It’s not PARC’s first foray into solar power.

Its researchers also developed the technology behind concentrating-solar startup SolFocus’ second-generation concentrators, shrinking the concentrators from a diameter of about 1 foot to about 1 inch and pressing groups of them into a glass tile so they are easier and cheaper to manufacture (see Solar May Get Cheaper and Concentrating the Sun).

PARC is involved in a number of projects, including a handful – like the grid-lines project – that it hopes to bring to the market within the next year.

Among those are adaptive controls that could make data centers more energy efficient, a low-energy technology that removes particles from water without using a filter and erasable paper that can be reprinted hundreds of times instead of being thrown away or recycled. Another Xerox lab, Fuji Xerox in Japan, also has developed stronger and more heat-resistant bioplastics.

“Everyone’s very excited,” Bernstein said. “It’s a little [daunting] to see the challenges that we see in the future with global warming. But if challenges are there, it means opportunities are there; there’s a silver lining. Folks are working very diligently to be able to bring exciting and relevant solutions to today’s problems to the market.”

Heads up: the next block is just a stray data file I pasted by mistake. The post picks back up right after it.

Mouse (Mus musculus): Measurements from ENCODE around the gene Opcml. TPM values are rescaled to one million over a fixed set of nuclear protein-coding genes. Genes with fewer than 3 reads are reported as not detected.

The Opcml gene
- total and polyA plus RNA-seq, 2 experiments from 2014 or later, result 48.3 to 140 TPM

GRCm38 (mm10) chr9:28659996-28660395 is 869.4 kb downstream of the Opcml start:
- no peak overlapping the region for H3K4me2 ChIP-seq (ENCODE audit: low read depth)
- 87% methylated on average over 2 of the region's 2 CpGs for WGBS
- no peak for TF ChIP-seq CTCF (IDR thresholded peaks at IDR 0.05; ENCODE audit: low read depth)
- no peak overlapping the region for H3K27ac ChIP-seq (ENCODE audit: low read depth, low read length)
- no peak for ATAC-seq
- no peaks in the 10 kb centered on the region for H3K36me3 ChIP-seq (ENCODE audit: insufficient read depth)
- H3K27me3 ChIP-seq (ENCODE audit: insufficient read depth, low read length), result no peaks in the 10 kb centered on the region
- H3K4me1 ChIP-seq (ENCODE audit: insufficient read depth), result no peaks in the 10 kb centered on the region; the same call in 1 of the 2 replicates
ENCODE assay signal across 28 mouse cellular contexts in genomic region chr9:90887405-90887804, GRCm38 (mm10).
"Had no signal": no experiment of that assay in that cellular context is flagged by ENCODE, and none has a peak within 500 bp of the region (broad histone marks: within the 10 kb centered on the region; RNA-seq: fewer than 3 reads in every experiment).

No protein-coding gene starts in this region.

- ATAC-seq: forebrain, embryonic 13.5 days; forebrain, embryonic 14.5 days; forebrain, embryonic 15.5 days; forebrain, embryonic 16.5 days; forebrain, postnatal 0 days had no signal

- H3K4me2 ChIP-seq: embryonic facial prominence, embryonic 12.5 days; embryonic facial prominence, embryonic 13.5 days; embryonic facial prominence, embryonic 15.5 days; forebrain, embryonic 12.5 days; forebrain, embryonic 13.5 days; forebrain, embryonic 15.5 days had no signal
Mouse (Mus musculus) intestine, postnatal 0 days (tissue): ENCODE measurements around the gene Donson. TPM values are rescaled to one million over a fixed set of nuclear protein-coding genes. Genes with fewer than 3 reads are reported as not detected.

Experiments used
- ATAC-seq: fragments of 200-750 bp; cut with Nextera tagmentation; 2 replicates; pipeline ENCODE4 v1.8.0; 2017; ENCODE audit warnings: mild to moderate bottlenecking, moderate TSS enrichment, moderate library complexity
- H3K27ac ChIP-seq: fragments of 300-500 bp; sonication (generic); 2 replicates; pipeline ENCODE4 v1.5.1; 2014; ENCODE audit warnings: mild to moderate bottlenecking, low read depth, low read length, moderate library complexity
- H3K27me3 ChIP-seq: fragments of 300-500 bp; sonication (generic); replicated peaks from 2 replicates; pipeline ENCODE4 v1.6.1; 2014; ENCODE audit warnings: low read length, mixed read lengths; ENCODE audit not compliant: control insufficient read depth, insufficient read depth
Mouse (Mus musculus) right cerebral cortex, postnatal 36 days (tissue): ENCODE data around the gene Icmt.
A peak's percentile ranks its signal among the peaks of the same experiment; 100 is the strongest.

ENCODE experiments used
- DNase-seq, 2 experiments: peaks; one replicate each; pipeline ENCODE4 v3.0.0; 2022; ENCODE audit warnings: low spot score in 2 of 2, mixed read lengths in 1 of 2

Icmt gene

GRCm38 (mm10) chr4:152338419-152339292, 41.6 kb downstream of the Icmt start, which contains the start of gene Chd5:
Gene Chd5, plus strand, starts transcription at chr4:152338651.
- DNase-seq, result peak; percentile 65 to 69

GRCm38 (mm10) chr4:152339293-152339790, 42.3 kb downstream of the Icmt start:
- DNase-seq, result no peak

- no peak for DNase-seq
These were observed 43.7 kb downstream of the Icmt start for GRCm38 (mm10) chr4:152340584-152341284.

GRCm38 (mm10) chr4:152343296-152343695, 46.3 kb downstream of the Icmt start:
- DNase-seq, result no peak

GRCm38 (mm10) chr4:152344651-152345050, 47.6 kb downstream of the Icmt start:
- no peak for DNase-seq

And PARC, which began exploring greentech three and a half years ago, hopes to prove these technologies are more than just cool science projects soon.

After all, while the center thinks its science can disrupt the market, it hasn’t had a payoff yet and has supported its cleantech research using its income from other areas.

Take its agreement with SolFocus. PARC provided in-house development work and licensed its technology in exchange for an equity stake in the startup, which incubated at the center.

The equity will become valuable when SolFocus, which has raised $95.6 million in two rounds, is acquired or has an initial public offering, and the license fee will roll in as the technology progresses to market, with the amount based on how much the startup sells and how many PARC-developed technologies it uses, Bernstein said.